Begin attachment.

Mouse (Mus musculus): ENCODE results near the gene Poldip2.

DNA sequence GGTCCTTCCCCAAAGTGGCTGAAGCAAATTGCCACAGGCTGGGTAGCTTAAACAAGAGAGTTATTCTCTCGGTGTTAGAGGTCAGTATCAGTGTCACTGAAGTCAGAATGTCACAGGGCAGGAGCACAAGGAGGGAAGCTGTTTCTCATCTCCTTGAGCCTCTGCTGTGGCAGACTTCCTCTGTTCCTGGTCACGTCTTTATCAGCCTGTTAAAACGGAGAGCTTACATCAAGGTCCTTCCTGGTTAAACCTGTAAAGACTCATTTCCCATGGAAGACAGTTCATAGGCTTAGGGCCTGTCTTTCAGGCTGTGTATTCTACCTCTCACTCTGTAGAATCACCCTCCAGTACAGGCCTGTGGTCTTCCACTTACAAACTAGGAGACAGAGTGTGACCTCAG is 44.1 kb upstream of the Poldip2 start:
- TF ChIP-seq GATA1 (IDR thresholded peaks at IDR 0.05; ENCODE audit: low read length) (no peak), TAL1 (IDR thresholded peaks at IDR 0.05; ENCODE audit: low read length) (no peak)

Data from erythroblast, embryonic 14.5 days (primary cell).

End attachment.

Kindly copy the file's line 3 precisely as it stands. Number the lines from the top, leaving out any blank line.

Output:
- TF ChIP-seq GATA1 (IDR thresholded peaks at IDR 0.05; ENCODE audit: low read length) (no peak), TAL1 (IDR thresholded peaks at IDR 0.05; ENCODE audit: low read length) (no peak)